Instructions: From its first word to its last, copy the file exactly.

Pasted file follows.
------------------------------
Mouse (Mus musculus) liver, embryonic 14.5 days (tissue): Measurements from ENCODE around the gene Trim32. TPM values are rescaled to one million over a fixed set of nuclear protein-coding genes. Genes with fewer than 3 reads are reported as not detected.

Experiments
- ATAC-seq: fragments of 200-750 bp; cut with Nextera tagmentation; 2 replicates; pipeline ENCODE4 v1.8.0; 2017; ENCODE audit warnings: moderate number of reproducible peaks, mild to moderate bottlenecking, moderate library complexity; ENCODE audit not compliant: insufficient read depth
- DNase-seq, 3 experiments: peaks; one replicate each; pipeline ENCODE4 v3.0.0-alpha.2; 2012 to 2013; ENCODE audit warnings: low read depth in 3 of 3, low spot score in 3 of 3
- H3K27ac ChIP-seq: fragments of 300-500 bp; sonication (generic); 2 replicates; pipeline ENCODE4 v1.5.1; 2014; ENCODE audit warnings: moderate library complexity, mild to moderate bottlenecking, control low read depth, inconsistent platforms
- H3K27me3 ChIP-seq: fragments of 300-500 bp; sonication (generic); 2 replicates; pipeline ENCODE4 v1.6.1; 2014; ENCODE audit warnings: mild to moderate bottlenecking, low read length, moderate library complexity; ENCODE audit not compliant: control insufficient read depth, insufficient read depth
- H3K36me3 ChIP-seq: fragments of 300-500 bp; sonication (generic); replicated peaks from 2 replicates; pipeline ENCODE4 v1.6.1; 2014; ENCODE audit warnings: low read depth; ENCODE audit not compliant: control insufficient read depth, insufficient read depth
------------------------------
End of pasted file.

Mouse (Mus musculus) liver, embryonic 14.5 days (tissue): Measurements from ENCODE around the gene Trim32. TPM values are rescaled to one million over a fixed set of nuclear protein-coding genes. Genes with fewer than 3 reads are reported as not detected.

Experiments
- ATAC-seq: fragments of 200-750 bp; cut with Nextera tagmentation; 2 replicates; pipeline ENCODE4 v1.8.0; 2017; ENCODE audit warnings: moderate number of reproducible peaks, mild to moderate bottlenecking, moderate library complexity; ENCODE audit not compliant: insufficient read depth
- DNase-seq, 3 experiments: peaks; one replicate each; pipeline ENCODE4 v3.0.0-alpha.2; 2012 to 2013; ENCODE audit warnings: low read depth in 3 of 3, low spot score in 3 of 3
- H3K27ac ChIP-seq: fragments of 300-500 bp; sonication (generic); 2 replicates; pipeline ENCODE4 v1.5.1; 2014; ENCODE audit warnings: moderate library complexity, mild to moderate bottlenecking, control low read depth, inconsistent platforms
- H3K27me3 ChIP-seq: fragments of 300-500 bp; sonication (generic); 2 replicates; pipeline ENCODE4 v1.6.1; 2014; ENCODE audit warnings: mild to moderate bottlenecking, low read length, moderate library complexity; ENCODE audit not compliant: control insufficient read depth, insufficient read depth
- H3K36me3 ChIP-seq: fragments of 300-500 bp; sonication (generic); replicated peaks from 2 replicates; pipeline ENCODE4 v1.6.1; 2014; ENCODE audit warnings: low read depth; ENCODE audit not compliant: control insufficient read depth, insufficient read depth